According to the NRSS, 15.3% of inventory loss due to shrinkage is caused by clerical errors, and while you may not be able to easily prevent theft or merchandise damage, you can maintain full control over clerical processes. With an automated inventory management system, it’s possible to track inventory movement, costs and other crucial data points, making data entry errors a thing of the past.
6. Monitor your sell-through and avoid running out of stock
You can’t sell what’s not in your store, but too often, shops sell out of their top performing products. Not only can this lead to missed sales opportunities, it can also prevent customers from returning down the road. Fortunately, by examining historical sales data and tracking inventory levels, you can better predict your buying needs and ensure that you’re always well stocked.
Here are a few things to look at to better support your decision-making for nonseasonal and core items:
a) Look at your top selling items. Are they selling faster than expected? You may need to place a special order to take advantage of a trend.
b) Calculate your sell-through rate to see how far you are through your inventory.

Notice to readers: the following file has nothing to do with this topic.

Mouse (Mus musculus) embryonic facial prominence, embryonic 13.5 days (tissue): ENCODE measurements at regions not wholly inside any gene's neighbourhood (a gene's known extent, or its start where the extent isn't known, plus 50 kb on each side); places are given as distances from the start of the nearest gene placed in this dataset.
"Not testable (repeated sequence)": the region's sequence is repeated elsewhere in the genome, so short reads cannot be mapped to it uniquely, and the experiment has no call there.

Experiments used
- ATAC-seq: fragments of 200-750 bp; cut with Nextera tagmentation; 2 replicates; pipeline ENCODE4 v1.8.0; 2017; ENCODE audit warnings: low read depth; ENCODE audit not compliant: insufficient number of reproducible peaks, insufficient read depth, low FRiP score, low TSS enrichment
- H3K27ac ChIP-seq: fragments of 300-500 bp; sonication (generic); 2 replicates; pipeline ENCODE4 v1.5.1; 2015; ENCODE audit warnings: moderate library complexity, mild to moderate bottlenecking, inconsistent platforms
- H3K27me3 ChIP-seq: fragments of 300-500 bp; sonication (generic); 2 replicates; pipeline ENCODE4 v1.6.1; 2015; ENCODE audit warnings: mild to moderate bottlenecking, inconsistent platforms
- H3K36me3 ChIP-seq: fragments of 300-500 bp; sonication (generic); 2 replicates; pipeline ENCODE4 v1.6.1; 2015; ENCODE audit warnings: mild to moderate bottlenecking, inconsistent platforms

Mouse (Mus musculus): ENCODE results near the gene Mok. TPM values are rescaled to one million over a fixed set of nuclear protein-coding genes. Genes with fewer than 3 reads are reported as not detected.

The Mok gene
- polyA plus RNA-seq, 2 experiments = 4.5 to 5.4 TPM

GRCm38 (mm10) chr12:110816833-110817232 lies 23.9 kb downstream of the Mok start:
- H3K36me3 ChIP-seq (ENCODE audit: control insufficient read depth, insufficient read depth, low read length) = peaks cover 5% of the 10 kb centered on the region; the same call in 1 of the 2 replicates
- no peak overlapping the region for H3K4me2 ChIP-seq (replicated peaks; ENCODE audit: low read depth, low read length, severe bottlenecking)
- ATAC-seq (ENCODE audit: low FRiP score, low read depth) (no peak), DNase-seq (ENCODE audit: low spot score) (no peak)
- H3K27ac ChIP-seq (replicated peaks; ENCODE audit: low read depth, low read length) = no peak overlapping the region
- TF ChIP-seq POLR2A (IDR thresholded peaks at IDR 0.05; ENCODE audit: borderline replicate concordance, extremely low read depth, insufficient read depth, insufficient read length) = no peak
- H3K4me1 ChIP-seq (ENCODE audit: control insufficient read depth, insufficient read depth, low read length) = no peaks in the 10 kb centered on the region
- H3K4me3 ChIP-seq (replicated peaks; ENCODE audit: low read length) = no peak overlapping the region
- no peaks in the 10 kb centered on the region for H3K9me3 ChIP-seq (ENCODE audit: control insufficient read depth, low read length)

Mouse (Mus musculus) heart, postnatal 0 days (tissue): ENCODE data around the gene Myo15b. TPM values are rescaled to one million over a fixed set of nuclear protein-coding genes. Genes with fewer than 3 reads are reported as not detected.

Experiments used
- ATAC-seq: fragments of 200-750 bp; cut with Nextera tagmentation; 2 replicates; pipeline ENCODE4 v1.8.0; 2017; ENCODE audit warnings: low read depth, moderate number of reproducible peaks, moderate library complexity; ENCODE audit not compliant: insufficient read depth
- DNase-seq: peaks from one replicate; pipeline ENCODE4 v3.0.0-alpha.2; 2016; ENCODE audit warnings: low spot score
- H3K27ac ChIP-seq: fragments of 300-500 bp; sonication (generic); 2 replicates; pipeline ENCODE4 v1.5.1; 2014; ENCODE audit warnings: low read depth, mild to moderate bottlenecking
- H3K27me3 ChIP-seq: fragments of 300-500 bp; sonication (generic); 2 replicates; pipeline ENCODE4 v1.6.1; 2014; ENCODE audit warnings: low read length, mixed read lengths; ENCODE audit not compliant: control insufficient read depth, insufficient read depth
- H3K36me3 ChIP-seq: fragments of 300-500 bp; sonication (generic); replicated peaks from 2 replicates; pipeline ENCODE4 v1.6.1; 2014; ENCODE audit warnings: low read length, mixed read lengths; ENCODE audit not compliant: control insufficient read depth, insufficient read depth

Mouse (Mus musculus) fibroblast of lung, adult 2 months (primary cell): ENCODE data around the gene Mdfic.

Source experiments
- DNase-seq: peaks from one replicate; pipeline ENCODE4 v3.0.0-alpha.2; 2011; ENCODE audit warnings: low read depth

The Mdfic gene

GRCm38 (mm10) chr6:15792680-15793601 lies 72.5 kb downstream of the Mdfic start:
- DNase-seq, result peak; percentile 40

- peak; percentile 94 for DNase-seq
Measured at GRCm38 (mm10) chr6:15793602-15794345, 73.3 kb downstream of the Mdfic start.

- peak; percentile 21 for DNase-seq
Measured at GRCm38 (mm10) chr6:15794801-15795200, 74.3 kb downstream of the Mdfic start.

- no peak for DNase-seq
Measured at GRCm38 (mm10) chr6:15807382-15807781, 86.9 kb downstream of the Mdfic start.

c) Sell-through % = units sold/(units on-hand + units sold).
d) Calculate your weeks of supply to see how much inventory you’ll have left if you continue selling at your current rate.
e) Weeks of supply = total inventory on hand/average weekly sales.
f) Look at lead times for your items.
g) Compare weeks of supply to lead times. This will help you to determine your reorder points. If your POS supports it, set an automatic reorder reminder when this point is reached.
7) Manage your aging stock
Old inventory can quickly eat into your profits by preventing you from bringing in new stock and increasing your carrying costs. Managing it properly will help you avoid these pitfalls and ultimately increase your profits.